News & Highlights

  • DECEMBER 2018
  • Alumni News

Alumni Impact: Raising the Barrio

Can the shantytowns of Buenos Aires be integrated into the city that long neglected them? Buenos Aires mayor Horacio Rodríguez Larreta (MBA 1993) is working to reintegrate the barrios of his city. In August 2016, eight months after taking office, Rodríguez Larreta pledged to develop the neighborhood. His first step: establishing a mayoral office in the heart of the barrio, reclaiming a building that had until recently been the headquarters of a drug dealer known as “Tarzan.” It was a symbolic gesture, Rodríguez Larreta acknowledges, but an important one.
  • MAY 2018
  • ALUMNI NEWS

Alumni Achievement Award

Harvard Business School conferred its most important honor, the Alumni Achievement Award, on five distinguished graduates as part of the Class Day ceremony for the MBA Class of 2018. One of the recipients was Claudio Hadda (OMP 1987), chairman of Insper Institute of Education and Research, a university he helped launch in São Paulo, Brazil. Haddad’s career began in academia and includes serving as director of Brazil’s Central Bank and building Banco Garantia into one of South America’s most prestigious banks. Together with a group of Brazilian investors, in 1999 he acquired Insper and has since expanded it into one of Brazil’s leading educational institutions.
  • MAY 2018
  • KNOW YOUR HBS

Cuban Artist, Yoan Capote, Loans Sculpture to HBS

Three new sculptures have arrived on campus as part of Harvard Business School’s ongoing contemporary sculpture exhibition, which features works on one-year loan (begun in April 2016, and now in its third iteration). The first sculpture is by Cuban artist Yoan Capote, who was born in Havana, where he currently lives and works. His experience as Cuban shapes much of his work, which explores themes of migration and the human condition. As Capote has stated, “The common thread in all my work is that it is weighted in the condition of the human psyche.” Naturaleza Urbana, which was installed on Spangler Lawn in late April, consists of a large pair of handcuffs that connect two trees. The sculpture explores a range of issues, including captivity, fate, and human struggles, and is meant to inspire conversation. Capote represented Cuba along with three other artists at the Venice Biennale in 2011, and Naturaleza Urbana was previously on view at Art Basel Miami Beach in 2017. He has received numerous awards, including an International Fellowship Grant from the Guggenheim Foundation, a UNESCO Prize, and a Pollock-Krasner Foundation Grant.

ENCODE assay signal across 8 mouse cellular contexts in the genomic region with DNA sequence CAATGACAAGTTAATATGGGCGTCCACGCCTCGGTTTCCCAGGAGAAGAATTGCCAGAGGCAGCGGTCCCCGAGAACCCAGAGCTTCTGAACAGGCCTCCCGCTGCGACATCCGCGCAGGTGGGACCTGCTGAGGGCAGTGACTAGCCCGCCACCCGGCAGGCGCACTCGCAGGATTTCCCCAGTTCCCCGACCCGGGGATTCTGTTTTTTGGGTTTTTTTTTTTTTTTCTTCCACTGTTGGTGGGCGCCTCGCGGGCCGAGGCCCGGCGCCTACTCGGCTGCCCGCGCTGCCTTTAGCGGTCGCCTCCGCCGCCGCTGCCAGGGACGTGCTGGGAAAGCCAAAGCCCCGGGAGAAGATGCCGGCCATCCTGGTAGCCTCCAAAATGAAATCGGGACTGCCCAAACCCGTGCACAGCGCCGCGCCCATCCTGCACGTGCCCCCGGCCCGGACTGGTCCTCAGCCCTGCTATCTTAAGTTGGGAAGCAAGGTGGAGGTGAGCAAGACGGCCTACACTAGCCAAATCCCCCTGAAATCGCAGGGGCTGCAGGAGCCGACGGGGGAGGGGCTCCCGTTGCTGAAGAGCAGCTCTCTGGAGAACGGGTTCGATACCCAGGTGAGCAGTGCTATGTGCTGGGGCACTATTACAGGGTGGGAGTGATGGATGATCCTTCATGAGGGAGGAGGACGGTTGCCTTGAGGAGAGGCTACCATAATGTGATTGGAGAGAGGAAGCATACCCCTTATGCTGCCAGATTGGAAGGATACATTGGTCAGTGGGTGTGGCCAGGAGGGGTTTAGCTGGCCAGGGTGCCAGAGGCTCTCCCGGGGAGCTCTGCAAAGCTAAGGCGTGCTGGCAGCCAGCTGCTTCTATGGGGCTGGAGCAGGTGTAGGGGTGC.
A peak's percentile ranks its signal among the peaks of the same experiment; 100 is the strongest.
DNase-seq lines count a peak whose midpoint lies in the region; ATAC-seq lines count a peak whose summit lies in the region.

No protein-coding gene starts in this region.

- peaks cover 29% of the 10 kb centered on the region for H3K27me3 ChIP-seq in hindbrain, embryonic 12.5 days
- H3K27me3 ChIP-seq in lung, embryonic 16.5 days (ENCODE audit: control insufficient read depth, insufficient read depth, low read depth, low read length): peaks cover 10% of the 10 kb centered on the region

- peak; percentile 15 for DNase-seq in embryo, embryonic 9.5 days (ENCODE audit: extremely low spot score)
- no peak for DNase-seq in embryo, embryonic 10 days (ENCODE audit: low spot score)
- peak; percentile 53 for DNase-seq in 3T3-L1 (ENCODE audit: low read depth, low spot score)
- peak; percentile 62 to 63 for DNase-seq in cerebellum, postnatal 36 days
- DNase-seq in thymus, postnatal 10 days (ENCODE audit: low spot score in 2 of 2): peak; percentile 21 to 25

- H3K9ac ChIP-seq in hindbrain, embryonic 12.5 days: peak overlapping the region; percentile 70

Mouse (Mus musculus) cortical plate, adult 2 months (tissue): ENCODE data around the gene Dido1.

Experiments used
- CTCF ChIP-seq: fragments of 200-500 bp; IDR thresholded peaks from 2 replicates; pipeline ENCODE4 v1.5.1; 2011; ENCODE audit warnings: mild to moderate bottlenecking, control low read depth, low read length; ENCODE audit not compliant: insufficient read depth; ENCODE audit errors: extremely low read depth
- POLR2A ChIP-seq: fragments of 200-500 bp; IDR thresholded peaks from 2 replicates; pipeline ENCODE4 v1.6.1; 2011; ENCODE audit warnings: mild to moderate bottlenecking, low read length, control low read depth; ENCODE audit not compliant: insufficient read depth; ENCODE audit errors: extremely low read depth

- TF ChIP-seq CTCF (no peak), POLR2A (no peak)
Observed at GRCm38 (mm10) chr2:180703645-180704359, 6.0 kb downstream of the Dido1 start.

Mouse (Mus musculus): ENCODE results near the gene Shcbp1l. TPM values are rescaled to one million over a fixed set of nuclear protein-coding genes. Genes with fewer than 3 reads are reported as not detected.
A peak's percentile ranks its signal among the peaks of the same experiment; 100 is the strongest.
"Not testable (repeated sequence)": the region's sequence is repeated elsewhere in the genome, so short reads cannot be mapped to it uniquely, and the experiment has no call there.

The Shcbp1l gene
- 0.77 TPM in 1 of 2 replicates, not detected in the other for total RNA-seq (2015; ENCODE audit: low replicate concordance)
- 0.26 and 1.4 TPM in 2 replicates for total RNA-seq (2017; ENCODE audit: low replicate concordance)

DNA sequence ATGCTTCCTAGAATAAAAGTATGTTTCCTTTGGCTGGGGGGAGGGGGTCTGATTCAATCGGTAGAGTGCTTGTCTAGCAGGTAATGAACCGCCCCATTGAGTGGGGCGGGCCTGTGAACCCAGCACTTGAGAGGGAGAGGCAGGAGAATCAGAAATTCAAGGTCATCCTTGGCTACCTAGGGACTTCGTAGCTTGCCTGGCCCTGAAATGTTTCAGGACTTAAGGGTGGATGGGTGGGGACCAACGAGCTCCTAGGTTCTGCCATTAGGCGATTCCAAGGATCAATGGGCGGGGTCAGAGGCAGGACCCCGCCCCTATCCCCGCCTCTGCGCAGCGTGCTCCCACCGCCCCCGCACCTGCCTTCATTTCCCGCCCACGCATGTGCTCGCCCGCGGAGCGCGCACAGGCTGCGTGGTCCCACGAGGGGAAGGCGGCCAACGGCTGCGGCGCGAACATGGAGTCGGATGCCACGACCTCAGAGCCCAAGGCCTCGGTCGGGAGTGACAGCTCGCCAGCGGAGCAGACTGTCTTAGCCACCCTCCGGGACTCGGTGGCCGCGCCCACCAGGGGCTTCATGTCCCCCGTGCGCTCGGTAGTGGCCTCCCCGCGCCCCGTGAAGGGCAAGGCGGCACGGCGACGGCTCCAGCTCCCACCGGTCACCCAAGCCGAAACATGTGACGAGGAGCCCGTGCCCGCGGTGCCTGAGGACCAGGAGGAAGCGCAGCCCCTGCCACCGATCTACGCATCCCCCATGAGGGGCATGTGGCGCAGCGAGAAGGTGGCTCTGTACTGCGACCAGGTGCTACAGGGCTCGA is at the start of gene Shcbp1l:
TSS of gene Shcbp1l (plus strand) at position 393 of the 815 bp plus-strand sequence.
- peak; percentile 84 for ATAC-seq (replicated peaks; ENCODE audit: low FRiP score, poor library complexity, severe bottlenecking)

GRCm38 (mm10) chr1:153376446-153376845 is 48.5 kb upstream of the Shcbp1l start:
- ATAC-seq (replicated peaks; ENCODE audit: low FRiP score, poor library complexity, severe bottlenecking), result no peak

New Research on the Region

  • Forthcoming
  • Book

The Virgin and the Plow: How Technology Shapes How We Live and Love

Covering a time frame that ranges from 8000 BC to the present, and drawing upon both Marxist and feminist theories, the book argues that nearly all the decisions we make in our most intimate lives—whom to marry, how to have children, how to have sex, how to think about love and romance and families—are driven, and always have been driven by technology. We think we’re behaving as fully autonomous individuals; we think we’re pushing or participating in social change; but we’re actually just being swept up in, and responding to, much broader shifts in technology. Or to what Marx and his kin would have termed “the means of production.” As current technologies—particularly the technologies of assisted reproduction, robotics, and artificial intelligence—continue to evolve, they will drive fundamental changes in how we structure our families and our lives.